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Smoking medical marijuana can help cut down on your pain - especially if you have a terminal disease, or an illness that has painful side effects. State medical marijuana laws vary on how much a person can legally possess to how many plants you are allowed to cultivate.
Currently, there are 16 states (plus Washington, D.C.) that have now legalized medical marijuana. These states include: Alaska, Arizona, California, Colorado, Delaware, Hawaii, Maine, Michigan, Montana, Nevada, New Jersey, New Mexico, Oregon, Rhode Island, Vermont and Washington.
Medical marijuana in most states is only for those patients who have a prescription or recommendation from a licensed physician. And, these patients are usually those that are suffering from cancer, AIDS, or other serious diseases.
And, make no mistake - the federal law on marijuana itself has not changed. Marijuana is still illegal, under all circumstances, under federal law.
Under the Controlled Substances Act, a federal law, marijuana is a Schedule 1 drug. Schedule 1 drugs are drugs that have a potential for abuse, have no currently accepted medical use in the U.S., and cannot be safely used even under medical supervision. Of course, proponents of medical marijuana laws disagree with the federal government on its medical use and safety.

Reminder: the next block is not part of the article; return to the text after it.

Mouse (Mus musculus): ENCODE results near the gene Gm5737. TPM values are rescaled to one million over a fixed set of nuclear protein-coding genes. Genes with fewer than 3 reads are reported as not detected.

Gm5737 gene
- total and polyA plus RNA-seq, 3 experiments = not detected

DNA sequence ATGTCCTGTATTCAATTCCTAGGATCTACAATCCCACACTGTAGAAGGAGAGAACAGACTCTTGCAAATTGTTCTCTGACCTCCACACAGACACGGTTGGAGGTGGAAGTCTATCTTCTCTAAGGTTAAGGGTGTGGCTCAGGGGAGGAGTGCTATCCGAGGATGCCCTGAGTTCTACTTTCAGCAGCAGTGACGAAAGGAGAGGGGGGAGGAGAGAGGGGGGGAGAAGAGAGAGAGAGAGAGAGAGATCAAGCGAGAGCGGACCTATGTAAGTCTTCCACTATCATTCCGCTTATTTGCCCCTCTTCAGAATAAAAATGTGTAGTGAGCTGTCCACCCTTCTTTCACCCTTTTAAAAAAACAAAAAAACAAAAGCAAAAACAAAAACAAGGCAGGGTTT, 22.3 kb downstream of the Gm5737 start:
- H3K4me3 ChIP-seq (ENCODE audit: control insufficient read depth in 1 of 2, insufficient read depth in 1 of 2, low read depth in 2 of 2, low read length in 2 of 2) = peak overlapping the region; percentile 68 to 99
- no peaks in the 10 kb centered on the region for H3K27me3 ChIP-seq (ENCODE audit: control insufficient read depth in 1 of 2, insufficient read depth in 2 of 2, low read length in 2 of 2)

While marijuana may be legal in your state, you could still get into some hot water under federal law. When state and federal law contradict each other, federal law overrules the state law, and even if you are using medical marijuana under a prescription by your physician in a state that allows you to do so, you could still be prosecuted and investigated by federal authorities.
However, under the current administration, federal officials have shifted most of their attention away from enforcing federal marijuana laws against users of medical marijuana.
If you use medical marijuana, consulting your state medical marijuana laws is a good starting point to understand how much you can legally possess and what the penalties are if you violate the law. Consulting a criminal defense attorney or health care attorney can also set you in the right direction if you are concerned about medical marijuana and your legal rights.